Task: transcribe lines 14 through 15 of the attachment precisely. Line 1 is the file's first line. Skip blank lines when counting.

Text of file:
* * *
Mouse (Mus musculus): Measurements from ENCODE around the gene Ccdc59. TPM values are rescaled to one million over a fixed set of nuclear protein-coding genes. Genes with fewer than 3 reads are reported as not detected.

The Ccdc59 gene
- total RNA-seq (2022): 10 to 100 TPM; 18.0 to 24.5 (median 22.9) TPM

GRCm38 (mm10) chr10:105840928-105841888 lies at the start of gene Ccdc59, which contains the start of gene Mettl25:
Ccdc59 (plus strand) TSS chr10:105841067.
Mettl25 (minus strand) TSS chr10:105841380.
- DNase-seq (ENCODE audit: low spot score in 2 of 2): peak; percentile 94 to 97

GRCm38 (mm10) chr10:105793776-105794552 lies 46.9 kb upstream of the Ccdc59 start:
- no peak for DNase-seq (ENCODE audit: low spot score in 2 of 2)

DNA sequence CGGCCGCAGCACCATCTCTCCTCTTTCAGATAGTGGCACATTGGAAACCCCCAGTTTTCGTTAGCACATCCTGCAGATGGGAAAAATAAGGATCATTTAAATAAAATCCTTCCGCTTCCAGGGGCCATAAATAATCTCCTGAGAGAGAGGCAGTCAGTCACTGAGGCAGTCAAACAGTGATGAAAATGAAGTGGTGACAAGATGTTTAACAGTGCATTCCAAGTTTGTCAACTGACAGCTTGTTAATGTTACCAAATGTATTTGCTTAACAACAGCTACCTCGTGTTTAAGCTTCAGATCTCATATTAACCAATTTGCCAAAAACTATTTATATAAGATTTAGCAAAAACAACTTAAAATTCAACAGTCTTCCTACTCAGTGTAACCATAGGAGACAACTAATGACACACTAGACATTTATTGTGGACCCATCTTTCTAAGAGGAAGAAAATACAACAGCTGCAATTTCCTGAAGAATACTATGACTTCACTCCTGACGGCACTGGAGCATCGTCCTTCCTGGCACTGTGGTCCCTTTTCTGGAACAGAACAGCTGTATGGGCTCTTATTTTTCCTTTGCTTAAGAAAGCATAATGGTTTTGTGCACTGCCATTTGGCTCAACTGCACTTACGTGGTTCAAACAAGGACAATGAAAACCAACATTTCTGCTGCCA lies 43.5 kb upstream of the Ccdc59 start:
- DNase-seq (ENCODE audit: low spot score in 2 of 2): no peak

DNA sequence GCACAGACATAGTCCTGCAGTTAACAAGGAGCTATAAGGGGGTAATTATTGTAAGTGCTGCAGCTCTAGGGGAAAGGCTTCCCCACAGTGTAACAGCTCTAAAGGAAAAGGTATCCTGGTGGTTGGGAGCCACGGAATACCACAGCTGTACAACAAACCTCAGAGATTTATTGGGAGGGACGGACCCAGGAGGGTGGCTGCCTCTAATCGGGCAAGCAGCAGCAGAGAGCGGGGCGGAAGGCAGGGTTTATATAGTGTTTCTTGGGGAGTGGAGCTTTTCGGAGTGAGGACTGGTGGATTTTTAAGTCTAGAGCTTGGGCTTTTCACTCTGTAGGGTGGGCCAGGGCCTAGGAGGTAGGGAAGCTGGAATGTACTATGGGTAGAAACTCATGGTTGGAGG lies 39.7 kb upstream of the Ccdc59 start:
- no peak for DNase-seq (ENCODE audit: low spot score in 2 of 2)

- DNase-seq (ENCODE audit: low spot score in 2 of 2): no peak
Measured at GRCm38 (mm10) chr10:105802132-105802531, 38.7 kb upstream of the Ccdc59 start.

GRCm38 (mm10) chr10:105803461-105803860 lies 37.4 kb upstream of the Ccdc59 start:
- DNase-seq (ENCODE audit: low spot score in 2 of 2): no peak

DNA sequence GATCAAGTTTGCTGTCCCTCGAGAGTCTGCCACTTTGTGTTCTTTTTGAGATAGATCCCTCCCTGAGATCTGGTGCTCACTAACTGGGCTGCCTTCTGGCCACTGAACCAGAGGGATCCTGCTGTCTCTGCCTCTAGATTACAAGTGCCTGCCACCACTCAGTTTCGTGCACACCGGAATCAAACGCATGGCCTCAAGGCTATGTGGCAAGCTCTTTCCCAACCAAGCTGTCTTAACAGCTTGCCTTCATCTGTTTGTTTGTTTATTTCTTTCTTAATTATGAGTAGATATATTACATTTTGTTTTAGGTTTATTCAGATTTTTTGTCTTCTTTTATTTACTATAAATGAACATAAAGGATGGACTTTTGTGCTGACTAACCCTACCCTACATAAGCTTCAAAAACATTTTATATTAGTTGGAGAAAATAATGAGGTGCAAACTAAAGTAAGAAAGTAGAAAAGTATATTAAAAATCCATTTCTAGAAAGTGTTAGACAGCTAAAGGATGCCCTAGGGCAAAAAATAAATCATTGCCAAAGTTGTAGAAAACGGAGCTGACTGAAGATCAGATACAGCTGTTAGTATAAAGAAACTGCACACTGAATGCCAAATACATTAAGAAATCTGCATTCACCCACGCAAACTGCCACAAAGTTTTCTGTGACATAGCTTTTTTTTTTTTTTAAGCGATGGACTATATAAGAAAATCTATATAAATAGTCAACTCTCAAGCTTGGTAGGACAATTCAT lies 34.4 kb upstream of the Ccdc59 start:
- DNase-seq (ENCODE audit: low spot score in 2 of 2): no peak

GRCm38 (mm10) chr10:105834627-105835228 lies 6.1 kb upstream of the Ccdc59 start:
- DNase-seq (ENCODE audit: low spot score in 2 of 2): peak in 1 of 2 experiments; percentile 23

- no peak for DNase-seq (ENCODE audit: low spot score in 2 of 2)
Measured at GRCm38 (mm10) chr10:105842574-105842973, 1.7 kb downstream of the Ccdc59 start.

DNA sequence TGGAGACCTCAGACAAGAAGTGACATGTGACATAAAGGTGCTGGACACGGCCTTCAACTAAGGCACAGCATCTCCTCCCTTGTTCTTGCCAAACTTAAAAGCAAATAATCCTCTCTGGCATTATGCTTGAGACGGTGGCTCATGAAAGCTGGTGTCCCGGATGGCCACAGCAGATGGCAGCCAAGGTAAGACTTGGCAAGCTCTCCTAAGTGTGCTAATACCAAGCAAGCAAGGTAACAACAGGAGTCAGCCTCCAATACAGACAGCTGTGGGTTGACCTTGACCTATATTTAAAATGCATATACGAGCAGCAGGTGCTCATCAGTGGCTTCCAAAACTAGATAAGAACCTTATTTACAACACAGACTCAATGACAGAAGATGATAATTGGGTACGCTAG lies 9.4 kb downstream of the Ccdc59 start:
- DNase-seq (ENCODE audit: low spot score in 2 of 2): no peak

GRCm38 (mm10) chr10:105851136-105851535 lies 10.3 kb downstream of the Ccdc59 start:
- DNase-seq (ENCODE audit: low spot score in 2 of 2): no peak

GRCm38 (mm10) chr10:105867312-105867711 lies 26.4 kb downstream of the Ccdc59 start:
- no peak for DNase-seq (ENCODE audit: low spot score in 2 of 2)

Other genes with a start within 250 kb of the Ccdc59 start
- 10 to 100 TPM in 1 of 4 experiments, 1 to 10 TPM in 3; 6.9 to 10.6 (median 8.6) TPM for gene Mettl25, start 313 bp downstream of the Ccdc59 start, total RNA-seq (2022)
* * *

- DNase-seq (ENCODE audit: low spot score in 2 of 2): no peak
Measured at GRCm38 (mm10) chr10:105802132-105802531, 38.7 kb upstream of the Ccdc59 start.